Spreading out points on a sphere

There is an apocryphal story that someone from the Manhattan Project asked a mathematician how to uniformly distribute 100 points on a sphere. The mathematician replied that it couldn’t be done, and the project leader thought the mathematician was being uncooperative.

If this story is true, the mathematician’s response was correct but unhelpful. He took no initiative but strictly answering the question that was posed to him. Maybe he wasn’t trying to be uncooperative, but he was showing a lack of imagination, a lack of empathy.

Applied mathematicians are continually asked to do things that are impossible, strictly speaking. But rather than state what can and cannot be done exactly and with certainty, we reply by saying what can be done approximately or with high probability.

Here’s a more helpful response:

You can only evenly distribute points on a sphere if the points are the vertices of a regular solid. So you can exactly evenly space 4, 6, 8, 12, or 20 points on a sphere. Oh, also there’s the degenerate case of 2 antipodal points. If you want to put more than 20 points on a sphere, they can’t be exactly evenly spaced—some points will necessarily be closer to their neighbors than others—but there are ways to approximately position points on a sphere.

There are several ways to quantify how evenly points are distributed on a sphere. If you can tell me more about your problem, I can determine which metric best maps to your need. I can try a few ideas and let you know how well they do according to that metric, then you can let me know whether any of the solutions are good enough for your purposes.

To read more about how you might actually distribute points on a sphere as evenly as you can, see a recent article that describes the Fibonacci lattice method, and a variation called the offset Fibonacci lattice.

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8 thoughts on “Spreading out points on a sphere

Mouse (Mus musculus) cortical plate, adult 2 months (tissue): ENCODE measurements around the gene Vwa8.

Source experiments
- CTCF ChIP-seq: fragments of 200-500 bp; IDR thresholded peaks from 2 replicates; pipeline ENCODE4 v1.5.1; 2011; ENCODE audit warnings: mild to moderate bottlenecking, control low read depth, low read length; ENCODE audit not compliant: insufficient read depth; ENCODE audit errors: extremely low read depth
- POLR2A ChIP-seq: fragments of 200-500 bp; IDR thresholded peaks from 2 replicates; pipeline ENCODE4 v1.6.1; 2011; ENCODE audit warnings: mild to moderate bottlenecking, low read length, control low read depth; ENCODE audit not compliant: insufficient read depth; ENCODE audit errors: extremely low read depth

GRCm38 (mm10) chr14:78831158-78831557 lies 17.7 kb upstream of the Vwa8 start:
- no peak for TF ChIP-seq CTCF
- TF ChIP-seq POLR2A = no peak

1. Hi John,
    Thanks for the shout-out. ;)
    It’s awesome to see that I can provide high value ideas and content to highly-regarded Applied mathematicians / Data consultants such as yourself.
    Regards, Martin

  2. This seems extremely strange to me.

    For counter-example, it seems clear that you can uniformly distribute 3 points around a sphere… in an equilateral triangle.

    It also seems like there should be “energy minimization” methods that should be successful. For example, if we considered the points to be point charges constrained to the surface of the sphere and performed a gradient decent on the potential energy, surely it would head towards a minimum. Are we just saying that at that minimal potential configuration, the points are not all symmetric with regards to their local configuration? Or is it just saying that there’s no exact solution (but there can be a numeric solution)?

    Relatedly, I wonder how this “availability of even spacings” property scales with dimension… Clearly, we can easily evenly distribute any number of points on the 1-d boundary of a circle. You’re saying there are restrictions for the 2-d surface of a sphere. What happens when we consider distributing points in a 3-d space? In a 4-d space? Etc?

  3. I wonder if we can say what ‘evenly spaced’ actually means? For example imagine 100 points placed at equal distances around a great circle on the sphere. Certainly we could increase the space between neighbouring points, but it still seems pretty ‘even’ in the sense that the symmetry group is transitive on the points.

  4. Another question worth asking might be “Does it have to be exactly 100 points?”

    It certainly wouldn’t surprise me if some other number of points (say, 92) was more optimal for spacing them approximately evenly, and was close enough for whatever application was planned.

  5. I agree with others that some definition of terms may be needed. It is not clear to me what counts as a “neighboring point”. If we just want to say that the distance from any point to its closest neighbor has to be the same for all points, then there are many other distributions possible than the ones determined by the vertices of a Platonic solid, though many of them may not be what we would commonly think of as “evenly spaced.”

  6. “Applied mathematicians are continually asked to do things that are impossible, strictly speaking. But rather than state what can and cannot be done exactly and with certainty, we reply by saying what can be done approximately or with high probability.” – brilliant, although I thought it’s a feature of engineering skill.

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